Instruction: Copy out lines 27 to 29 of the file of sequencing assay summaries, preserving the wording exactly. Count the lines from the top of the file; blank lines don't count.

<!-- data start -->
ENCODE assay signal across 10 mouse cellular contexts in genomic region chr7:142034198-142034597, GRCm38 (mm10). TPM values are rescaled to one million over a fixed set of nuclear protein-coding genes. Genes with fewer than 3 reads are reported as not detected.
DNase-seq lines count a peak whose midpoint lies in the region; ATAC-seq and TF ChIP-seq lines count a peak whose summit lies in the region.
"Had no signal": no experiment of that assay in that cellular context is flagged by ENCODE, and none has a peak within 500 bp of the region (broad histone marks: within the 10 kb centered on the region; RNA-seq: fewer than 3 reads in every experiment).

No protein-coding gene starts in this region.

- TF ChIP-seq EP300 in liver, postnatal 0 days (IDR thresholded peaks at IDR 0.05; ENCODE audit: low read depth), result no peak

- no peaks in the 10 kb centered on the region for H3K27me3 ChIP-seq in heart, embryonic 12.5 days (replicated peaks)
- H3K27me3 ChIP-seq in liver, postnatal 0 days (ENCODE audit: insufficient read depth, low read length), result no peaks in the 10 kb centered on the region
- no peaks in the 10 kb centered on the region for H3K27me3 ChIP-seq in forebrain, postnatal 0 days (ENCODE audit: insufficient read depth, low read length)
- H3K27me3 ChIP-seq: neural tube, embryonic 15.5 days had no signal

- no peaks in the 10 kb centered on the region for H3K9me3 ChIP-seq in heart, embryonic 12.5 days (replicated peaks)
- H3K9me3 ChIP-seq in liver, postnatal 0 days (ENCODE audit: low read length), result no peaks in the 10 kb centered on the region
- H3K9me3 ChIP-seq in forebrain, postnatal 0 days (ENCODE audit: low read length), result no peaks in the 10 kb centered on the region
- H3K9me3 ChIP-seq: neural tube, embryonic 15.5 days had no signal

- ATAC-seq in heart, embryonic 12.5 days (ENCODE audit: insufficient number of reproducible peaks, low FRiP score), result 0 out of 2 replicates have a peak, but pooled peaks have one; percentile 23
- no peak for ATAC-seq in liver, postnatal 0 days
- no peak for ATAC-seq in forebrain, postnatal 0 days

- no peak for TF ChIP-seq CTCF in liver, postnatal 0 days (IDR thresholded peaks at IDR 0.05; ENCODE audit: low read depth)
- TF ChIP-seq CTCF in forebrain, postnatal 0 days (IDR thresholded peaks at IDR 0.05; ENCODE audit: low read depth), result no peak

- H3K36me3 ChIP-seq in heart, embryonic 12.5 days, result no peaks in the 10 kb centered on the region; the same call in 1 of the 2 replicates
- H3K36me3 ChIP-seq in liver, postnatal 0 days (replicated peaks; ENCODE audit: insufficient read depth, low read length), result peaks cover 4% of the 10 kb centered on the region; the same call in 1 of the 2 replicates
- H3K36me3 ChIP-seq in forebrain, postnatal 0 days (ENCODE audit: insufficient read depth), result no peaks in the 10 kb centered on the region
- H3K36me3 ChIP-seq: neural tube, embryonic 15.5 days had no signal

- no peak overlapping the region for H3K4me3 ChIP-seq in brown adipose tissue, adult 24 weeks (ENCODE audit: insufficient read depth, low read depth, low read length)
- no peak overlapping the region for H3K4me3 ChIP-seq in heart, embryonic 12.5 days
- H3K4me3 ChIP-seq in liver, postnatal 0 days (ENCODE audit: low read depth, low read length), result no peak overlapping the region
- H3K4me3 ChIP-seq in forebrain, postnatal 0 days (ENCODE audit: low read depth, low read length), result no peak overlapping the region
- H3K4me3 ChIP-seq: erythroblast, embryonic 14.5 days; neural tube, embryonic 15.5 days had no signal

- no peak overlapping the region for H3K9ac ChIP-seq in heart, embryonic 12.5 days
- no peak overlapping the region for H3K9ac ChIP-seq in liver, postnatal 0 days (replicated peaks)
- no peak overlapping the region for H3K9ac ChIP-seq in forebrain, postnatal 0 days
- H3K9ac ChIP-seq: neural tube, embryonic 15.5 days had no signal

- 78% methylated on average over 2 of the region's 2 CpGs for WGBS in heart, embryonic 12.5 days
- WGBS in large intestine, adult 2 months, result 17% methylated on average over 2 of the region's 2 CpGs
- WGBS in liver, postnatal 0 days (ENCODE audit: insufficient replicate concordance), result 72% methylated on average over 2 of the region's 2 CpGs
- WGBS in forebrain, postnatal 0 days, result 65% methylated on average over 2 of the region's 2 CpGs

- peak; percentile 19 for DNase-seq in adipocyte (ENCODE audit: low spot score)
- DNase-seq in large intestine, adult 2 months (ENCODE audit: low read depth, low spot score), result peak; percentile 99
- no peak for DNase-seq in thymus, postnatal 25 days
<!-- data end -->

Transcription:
- H3K4me3 ChIP-seq: erythroblast, embryonic 14.5 days; neural tube, embryonic 15.5 days had no signal

- no peak overlapping the region for H3K9ac ChIP-seq in heart, embryonic 12.5 days
- no peak overlapping the region for H3K9ac ChIP-seq in liver, postnatal 0 days (replicated peaks)